In any case I am one of the lucky ones, being contacted a few weeks ago to say Horizon was under active consideration. So it's back to the waiting game. Although having subbed the piece way back in 2012, I did start to worry that now - after writing another 170-odd thousand words in my Lenticular cycle - the writing from pre-2012 Keith Stevenson may be embarrassing to the 2014 Keith Stevenson.

There was nothing to do but read the blooming thing in anticipation of a call from Voyager, and - happily - Horizon does not suck. Some dialogue needs a tweak here and there, and I'd really like to get a professional insight from a Voyager editor on any improvements they think might be possible, but at least - if it does get picked up - I'm not going to embarrass myself.

Sunday, June 1, 2014

The fear of writing - actual effects may differ

I don't know about other writers, but for me the act of writing is fuelled by fear - which makes it an oddly masochistic pastime.

I've talked elsewhere about the the mild anxiety that I feel every morning when I start to write. Depending on what I'm doing, the feeling either falls away when I get started or stays with me. It's more likely to hang around if I'm tussling to understand a character motivation or finesse a plot point.

Quite simply, it's the fear of writing. Let's face it, there are a lot of things to be fearful about when you're putting together a story. Can you make it hang together? Will it make sense? Will it be 'good'? It takes a long time to write a novel. Well, it does for me. And even if I manage to create something that doesn't fall apart and actually entertains, there's no guarantee that anyone is going to read it (other than my significant other), let alone actually like it. With all the investment of time it takes, that is one scary prospect.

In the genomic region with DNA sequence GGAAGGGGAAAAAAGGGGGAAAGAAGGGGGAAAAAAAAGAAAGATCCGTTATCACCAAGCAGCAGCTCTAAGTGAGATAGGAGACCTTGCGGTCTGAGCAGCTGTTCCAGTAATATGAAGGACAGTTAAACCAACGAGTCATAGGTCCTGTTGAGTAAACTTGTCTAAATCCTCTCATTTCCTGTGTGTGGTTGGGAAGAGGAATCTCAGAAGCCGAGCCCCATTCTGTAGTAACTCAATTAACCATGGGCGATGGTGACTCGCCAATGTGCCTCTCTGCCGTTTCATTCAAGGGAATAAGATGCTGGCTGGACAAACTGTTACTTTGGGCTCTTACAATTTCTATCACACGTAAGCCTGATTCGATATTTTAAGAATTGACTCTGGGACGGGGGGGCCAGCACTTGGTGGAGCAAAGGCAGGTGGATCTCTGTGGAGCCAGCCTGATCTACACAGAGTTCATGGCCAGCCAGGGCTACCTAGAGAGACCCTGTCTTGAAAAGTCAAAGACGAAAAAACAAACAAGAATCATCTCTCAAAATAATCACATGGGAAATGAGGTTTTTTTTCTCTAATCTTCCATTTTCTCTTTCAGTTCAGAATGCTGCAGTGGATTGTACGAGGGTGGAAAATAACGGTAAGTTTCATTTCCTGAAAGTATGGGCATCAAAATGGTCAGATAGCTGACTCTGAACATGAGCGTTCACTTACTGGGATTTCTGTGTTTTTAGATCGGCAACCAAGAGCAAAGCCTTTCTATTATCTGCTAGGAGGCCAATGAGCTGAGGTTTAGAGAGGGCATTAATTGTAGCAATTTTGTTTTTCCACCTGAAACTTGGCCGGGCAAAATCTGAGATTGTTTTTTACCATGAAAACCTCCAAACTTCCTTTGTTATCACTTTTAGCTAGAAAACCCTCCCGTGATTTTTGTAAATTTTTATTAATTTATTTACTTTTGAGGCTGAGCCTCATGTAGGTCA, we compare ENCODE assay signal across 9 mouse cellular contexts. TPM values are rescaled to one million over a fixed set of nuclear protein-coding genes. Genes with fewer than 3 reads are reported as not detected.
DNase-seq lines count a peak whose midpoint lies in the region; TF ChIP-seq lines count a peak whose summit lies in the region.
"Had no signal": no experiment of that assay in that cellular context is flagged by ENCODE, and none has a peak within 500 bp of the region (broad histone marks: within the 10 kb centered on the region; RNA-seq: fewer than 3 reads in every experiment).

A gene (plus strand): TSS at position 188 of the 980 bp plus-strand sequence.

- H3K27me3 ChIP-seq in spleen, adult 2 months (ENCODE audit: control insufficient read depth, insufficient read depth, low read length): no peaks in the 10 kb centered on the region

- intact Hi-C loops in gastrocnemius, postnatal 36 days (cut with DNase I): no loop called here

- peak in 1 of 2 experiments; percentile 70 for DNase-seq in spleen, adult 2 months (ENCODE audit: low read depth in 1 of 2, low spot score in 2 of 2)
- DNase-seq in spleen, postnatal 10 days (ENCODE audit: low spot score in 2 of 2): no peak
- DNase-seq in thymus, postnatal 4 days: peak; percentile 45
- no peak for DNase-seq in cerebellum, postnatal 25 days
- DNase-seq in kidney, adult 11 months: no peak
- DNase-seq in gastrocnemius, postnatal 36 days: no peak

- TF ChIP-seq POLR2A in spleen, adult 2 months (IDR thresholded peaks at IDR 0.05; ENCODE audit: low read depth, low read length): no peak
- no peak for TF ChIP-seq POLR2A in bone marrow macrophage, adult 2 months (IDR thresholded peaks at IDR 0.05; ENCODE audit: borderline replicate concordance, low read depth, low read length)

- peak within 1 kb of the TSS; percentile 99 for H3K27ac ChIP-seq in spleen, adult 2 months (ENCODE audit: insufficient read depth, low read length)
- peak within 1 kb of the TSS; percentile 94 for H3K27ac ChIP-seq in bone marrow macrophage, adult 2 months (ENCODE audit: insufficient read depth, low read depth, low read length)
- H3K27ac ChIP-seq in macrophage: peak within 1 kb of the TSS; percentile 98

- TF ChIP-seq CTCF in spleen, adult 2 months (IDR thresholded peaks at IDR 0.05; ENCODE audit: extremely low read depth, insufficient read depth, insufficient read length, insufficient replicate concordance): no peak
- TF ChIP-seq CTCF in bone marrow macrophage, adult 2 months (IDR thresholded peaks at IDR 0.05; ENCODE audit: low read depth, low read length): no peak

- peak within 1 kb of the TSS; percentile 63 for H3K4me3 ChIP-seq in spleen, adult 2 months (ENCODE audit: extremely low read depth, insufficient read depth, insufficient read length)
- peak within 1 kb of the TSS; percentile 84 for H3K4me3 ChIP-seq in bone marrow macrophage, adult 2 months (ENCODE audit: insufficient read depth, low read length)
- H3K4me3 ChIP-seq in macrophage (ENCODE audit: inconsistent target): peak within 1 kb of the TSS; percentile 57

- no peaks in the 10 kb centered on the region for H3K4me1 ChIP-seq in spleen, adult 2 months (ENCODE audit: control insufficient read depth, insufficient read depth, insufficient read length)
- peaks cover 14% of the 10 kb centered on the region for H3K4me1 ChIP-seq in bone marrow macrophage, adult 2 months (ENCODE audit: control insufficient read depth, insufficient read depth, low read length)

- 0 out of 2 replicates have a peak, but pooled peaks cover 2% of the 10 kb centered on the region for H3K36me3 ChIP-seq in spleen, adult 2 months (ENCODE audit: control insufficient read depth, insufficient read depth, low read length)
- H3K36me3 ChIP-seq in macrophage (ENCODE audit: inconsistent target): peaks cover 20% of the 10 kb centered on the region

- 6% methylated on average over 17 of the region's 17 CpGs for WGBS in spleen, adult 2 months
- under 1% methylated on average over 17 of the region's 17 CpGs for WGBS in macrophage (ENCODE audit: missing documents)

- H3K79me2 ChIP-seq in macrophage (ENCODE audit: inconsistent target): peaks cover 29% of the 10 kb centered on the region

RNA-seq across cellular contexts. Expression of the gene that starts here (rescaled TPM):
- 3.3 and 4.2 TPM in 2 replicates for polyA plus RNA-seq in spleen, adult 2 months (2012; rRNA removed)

But reflecting on that 'normal' level of anxiety I experience, it's also very helpful. It makes me work harder. I know I'm experiencing this feeling because there's something not right about what I have down on paper: either because it's not finished or I've made a misstep, skipped over something I need to focus on, or taken a wrong turn. As long as I'm worried, I know there's work to be done. It's not 'finished'. And as long as I'm worried I know that - even if it's not front of mind - my subconscious will be fretting away at whatever it is until I have a solution.

Currently, I'm expanding out the storyline of my secondary protagonist in the Kresh books. I'm in uncharted territory, working out motivations, interactions and 'linchpin' points to help me turn my characters and set them on new (and necessary) courses. It's scaring me a lot, because of all the work I've already put into this thing. If I can't make this piece work, the whole novel will suffer. The stakes are high. The fear is just as high. But I think I'm edging closer to the resolution, one worried step at a time.